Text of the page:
According to the March of Dimes, 1 in 8 babies are born prematurely in the United States. About 50,000 babies are micro-preemies or babies born at less than 29 weeks’ gestation and weighing less than three pounds. Today’s organization provides support for the parents of micro-preemie babies.
Graham’s Foundation was founded in 2009 by Jennifer and Nick Hall in memory of their son, Graham. Jennifer and Nick understand firsthand the joys and heartaches of having micro-preemies. On Thanksgiving Day in 2006, their son Graham and daughter Reece were born at 25 weeks gestation. Graham was with them for just 45 days while Reece spent four long months in the Neonatal Intensive Care Unit (NICU) before coming home. Their experiences in the NICU and beyond that inspired them to begin helping others going through similar experiences.
The organization’s mission is to offer both practical and emotional support to parents of micro-preemie babies. The support offered takes the form of free care packages to parents during their infant’s stay in the NICU as well as a website and Facebook page where parents can share stories and find support. In addition, the organization provides care packages for parents who have lost a micro-preemie and they are in the process of developing a care package for moms and dads who are making the exciting and scary transition from the NICU to home with their baby.
Graham’s Foundation is based in Perrysburg, Ohio, but they serve parents all across the United States. They have even sent care packages internationally as well. Since their founding in 2009, they have sent almost 1300 care packages to 428 NICUs.
There are ways you can help! The organization keeps an updated list of opportunities on the “Support Our Mission” page of their website. Some ways you can help are:
- Donate your Pampers Gifts To Grow Points to Graham’s Foundation
- Donate products such as hand sanitizer, blankets, preemie hats, snacks, single use cameras and more for the care packages.
- Become a NICU ambassador to help connect Graham’s Foundation with a NICU in your area. You can learn more about the ambassador program here.
- Make a monetary donation through the Graham’s Foundation website.
Graham’s Foundation is not just about providing support, it is also about awareness of micro-preemies. They provided me with some facts to share with you about premature babies.
- Globally, preterm birth accounts for over 9.5% of all births, which means that more than 13 million babies are born too early each year.
- A micro-preemie is technically defined as any baby born at a birth weight of 1 ¾ pounds or less and before 26 weeks gestation, but this definition has been expanded to include babies weighing less than 3 pounds and delivered at less than 29 weeks gestation.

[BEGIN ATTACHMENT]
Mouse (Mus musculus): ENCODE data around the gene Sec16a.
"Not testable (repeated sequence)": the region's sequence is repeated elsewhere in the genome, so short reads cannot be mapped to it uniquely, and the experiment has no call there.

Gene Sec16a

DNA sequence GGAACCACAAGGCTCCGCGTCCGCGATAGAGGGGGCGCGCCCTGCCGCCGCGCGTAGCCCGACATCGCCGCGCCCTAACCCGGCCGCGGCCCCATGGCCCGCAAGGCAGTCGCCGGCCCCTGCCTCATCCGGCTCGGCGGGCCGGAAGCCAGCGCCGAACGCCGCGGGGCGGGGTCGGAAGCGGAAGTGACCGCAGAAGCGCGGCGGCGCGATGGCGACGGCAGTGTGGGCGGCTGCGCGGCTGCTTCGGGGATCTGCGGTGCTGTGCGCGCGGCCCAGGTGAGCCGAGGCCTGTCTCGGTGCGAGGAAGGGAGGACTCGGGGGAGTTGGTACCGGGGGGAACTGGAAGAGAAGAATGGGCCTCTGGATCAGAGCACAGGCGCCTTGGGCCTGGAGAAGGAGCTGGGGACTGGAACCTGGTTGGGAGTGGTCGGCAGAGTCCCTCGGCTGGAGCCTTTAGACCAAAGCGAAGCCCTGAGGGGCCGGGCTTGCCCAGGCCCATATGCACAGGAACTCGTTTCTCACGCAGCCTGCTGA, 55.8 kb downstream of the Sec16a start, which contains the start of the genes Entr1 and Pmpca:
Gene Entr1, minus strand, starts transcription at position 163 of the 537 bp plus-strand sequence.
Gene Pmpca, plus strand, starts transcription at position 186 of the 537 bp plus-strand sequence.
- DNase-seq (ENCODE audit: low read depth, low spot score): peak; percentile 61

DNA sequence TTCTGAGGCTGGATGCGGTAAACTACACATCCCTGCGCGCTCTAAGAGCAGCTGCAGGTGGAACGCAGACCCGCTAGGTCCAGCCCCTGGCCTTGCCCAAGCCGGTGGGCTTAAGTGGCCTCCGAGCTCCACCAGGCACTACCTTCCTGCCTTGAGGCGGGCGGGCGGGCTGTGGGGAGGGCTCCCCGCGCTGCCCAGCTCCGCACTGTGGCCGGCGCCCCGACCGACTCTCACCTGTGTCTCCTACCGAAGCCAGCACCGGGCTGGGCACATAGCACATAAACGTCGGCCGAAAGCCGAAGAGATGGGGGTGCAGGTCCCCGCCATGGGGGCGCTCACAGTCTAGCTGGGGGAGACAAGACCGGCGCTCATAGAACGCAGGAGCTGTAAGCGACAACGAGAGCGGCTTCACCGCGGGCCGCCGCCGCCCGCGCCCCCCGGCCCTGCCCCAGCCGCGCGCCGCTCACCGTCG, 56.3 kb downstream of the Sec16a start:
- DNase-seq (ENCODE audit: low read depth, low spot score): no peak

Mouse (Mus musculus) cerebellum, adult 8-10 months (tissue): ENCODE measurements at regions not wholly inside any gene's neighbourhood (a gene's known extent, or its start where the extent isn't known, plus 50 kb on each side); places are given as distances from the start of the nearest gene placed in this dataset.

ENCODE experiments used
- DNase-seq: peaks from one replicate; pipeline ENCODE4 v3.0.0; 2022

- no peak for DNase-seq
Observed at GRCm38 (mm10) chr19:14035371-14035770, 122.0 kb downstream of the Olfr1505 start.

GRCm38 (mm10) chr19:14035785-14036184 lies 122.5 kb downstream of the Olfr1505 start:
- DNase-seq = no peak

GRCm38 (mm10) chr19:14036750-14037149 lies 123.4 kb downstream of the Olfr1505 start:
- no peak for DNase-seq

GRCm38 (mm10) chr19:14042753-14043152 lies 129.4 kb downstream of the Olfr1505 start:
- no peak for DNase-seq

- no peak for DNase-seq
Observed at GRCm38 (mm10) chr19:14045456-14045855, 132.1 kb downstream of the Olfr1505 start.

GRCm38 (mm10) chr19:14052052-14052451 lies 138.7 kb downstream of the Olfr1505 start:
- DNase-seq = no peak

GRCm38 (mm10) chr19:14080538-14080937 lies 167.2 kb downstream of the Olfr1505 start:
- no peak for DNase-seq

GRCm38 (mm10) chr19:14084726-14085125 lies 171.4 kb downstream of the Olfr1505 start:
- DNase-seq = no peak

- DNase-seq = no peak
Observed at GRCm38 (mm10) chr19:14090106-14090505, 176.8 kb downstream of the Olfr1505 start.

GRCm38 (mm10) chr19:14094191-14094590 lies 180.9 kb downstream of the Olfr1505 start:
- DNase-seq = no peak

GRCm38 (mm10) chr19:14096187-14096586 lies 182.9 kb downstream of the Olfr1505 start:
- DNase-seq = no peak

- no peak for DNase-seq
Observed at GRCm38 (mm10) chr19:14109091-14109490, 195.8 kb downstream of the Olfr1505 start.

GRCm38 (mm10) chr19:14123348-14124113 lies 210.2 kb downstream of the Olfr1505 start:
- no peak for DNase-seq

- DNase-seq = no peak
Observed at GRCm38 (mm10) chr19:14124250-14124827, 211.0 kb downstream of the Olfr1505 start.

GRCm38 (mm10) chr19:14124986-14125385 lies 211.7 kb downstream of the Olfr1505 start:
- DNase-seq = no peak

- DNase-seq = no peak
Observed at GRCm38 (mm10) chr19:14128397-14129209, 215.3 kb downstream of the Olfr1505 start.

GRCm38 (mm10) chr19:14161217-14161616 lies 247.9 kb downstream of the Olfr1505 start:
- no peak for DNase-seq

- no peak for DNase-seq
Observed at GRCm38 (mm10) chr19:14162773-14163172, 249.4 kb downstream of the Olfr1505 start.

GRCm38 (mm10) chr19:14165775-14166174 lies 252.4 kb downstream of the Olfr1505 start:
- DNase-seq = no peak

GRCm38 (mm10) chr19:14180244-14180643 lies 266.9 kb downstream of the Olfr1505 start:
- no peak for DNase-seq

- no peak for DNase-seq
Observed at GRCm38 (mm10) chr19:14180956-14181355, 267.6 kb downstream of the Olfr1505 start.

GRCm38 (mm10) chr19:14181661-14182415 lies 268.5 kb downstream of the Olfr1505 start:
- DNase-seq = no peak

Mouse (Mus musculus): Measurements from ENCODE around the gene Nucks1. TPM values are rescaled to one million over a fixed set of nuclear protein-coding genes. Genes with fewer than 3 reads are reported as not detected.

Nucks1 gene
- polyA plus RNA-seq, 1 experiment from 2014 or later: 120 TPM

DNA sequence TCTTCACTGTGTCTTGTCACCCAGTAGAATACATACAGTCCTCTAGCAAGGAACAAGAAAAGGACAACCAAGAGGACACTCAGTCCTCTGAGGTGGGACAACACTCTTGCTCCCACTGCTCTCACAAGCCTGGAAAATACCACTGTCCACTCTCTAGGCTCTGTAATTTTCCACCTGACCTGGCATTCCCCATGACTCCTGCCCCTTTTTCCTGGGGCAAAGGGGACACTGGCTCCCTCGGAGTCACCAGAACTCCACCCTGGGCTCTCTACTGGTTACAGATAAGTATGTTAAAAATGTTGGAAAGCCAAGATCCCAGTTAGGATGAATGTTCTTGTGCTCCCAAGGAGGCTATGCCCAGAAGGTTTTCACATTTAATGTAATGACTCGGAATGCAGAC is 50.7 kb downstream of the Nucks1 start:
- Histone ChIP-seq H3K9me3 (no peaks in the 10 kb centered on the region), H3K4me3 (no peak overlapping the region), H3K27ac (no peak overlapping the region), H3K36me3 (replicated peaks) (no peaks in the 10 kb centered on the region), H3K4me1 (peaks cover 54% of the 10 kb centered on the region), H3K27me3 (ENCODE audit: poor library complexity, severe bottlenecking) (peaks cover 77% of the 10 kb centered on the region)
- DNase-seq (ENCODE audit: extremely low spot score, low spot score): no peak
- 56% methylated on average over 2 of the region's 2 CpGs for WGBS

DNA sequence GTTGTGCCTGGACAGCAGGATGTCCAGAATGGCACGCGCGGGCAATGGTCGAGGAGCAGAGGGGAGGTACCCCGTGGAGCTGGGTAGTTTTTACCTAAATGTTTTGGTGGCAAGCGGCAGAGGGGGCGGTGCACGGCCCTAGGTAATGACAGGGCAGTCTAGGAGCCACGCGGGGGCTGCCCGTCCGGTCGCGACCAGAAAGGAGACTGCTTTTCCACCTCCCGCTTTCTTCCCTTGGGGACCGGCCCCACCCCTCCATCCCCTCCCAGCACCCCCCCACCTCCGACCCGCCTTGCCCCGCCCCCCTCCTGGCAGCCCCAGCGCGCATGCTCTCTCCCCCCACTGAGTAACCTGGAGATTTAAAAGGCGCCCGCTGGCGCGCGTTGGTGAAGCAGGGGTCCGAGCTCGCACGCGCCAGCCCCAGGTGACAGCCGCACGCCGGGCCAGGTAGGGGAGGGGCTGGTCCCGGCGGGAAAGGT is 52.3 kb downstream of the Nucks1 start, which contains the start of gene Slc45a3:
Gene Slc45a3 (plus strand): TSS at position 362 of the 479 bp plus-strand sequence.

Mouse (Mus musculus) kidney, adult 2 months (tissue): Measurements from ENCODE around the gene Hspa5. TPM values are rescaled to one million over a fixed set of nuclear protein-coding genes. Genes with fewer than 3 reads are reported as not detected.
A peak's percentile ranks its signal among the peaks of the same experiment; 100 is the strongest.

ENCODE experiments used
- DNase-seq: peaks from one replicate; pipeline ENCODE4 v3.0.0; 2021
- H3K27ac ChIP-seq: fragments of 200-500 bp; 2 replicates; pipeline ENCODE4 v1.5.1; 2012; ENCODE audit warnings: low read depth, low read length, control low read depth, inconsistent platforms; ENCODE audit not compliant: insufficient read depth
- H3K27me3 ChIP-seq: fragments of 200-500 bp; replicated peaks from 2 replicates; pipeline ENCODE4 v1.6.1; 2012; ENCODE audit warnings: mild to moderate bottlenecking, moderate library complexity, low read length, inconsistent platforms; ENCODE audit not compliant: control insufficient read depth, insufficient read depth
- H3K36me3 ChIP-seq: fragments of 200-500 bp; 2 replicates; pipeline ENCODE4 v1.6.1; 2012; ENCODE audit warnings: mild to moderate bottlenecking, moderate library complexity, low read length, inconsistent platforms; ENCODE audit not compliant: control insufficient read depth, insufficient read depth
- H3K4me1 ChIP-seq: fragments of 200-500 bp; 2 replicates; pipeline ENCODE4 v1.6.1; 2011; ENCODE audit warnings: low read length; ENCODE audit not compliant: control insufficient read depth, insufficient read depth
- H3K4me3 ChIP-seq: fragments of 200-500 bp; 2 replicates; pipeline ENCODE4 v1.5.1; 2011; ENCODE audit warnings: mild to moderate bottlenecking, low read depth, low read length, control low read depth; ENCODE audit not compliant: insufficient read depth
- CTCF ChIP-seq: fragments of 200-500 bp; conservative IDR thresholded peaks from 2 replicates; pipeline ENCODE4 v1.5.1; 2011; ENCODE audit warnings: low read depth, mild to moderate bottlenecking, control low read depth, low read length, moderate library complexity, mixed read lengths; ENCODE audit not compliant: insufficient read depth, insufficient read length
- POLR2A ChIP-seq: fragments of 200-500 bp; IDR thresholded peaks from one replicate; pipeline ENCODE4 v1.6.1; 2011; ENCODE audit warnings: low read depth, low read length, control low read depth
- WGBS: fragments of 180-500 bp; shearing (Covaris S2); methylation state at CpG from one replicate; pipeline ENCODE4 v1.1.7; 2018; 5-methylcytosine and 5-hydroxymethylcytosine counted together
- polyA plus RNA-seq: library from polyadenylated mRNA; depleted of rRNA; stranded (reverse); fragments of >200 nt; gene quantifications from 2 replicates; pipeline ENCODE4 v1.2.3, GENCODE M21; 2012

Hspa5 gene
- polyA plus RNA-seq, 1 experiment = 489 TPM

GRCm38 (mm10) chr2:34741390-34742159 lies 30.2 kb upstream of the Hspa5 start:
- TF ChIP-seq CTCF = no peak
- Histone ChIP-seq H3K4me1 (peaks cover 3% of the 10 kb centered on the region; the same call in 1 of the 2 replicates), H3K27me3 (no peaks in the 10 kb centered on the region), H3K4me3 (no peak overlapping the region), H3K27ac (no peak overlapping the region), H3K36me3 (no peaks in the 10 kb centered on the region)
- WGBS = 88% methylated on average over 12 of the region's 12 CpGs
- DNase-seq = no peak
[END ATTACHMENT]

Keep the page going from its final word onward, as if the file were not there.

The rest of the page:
- Every day a micro-preemie baby spends inside the womb increases her chances of survival, and every week that goes by pushes the survival percentage even higher. Survival statistics for micro-preemies can range from 2% to over 80%, depending on gestational age at birth.
- In the 1970s, fewer than 25% of micro-preemies survived; in the present, almost 90% are able to go home.
- Very few micro-preemies born at 22 weeks survive, with research reporting rates of between 2% and 15%. At 23 weeks gestation, reported survival rates fall between 15% and 40%, and at 25 weeks gestation, those rates rise to 55-70%. Survival rates for babies born at 26 to 28 weeks gestation fall between 75% and 85%.
- Some of the medical intervention used in NICUs to stabilize and sustain micro-preemies includes isolettes, biliblankets, blood pressure and cardiac monitors, endotracheal tubes, IVs, nasal CPAPs and gastric tubes, oxyhoods and oxygen saturation monitors, respiratory monitors, ventilators, synthetic surfactant, temperature probes, and ultrasounds.
- The majority of micro-preemies will contract at least one infection during their initial hospitalization, with the smallest infants having the highest infection and mortality rates.
- Many micro-preemies are discharged from the hospital still needing medical monitoring equipment and breathing assistance.
- Common difficulties that micro-preemies face include breathing problems due to immature lungs, digestive problems, cerebral hemorrhaging, chronic infections, severe anemia, physical handicaps, developmental and neurological delays, underdeveloped feeding reflexes, visual and auditory impairments, and long-term health issues.